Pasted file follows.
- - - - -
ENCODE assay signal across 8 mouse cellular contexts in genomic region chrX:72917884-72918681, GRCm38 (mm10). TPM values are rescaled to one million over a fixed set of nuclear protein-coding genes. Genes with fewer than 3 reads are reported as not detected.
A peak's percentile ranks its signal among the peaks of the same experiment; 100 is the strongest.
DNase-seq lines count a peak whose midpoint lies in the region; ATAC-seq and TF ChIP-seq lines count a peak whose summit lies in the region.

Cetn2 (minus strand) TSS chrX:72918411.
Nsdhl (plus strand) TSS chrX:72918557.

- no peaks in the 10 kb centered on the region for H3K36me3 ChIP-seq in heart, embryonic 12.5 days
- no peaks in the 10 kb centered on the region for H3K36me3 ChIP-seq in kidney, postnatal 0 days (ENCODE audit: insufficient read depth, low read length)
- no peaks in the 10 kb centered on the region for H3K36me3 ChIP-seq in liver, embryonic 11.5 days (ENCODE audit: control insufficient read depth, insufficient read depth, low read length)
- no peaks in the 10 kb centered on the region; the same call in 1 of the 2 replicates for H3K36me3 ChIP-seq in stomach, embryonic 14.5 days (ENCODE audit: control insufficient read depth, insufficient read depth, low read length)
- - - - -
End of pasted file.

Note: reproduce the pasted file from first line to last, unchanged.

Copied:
ENCODE assay signal across 8 mouse cellular contexts in genomic region chrX:72917884-72918681, GRCm38 (mm10). TPM values are rescaled to one million over a fixed set of nuclear protein-coding genes. Genes with fewer than 3 reads are reported as not detected.
A peak's percentile ranks its signal among the peaks of the same experiment; 100 is the strongest.
DNase-seq lines count a peak whose midpoint lies in the region; ATAC-seq and TF ChIP-seq lines count a peak whose summit lies in the region.

Cetn2 (minus strand) TSS chrX:72918411.
Nsdhl (plus strand) TSS chrX:72918557.

- no peaks in the 10 kb centered on the region for H3K36me3 ChIP-seq in heart, embryonic 12.5 days
- no peaks in the 10 kb centered on the region for H3K36me3 ChIP-seq in kidney, postnatal 0 days (ENCODE audit: insufficient read depth, low read length)
- no peaks in the 10 kb centered on the region for H3K36me3 ChIP-seq in liver, embryonic 11.5 days (ENCODE audit: control insufficient read depth, insufficient read depth, low read length)
- no peaks in the 10 kb centered on the region; the same call in 1 of the 2 replicates for H3K36me3 ChIP-seq in stomach, embryonic 14.5 days (ENCODE audit: control insufficient read depth, insufficient read depth, low read length)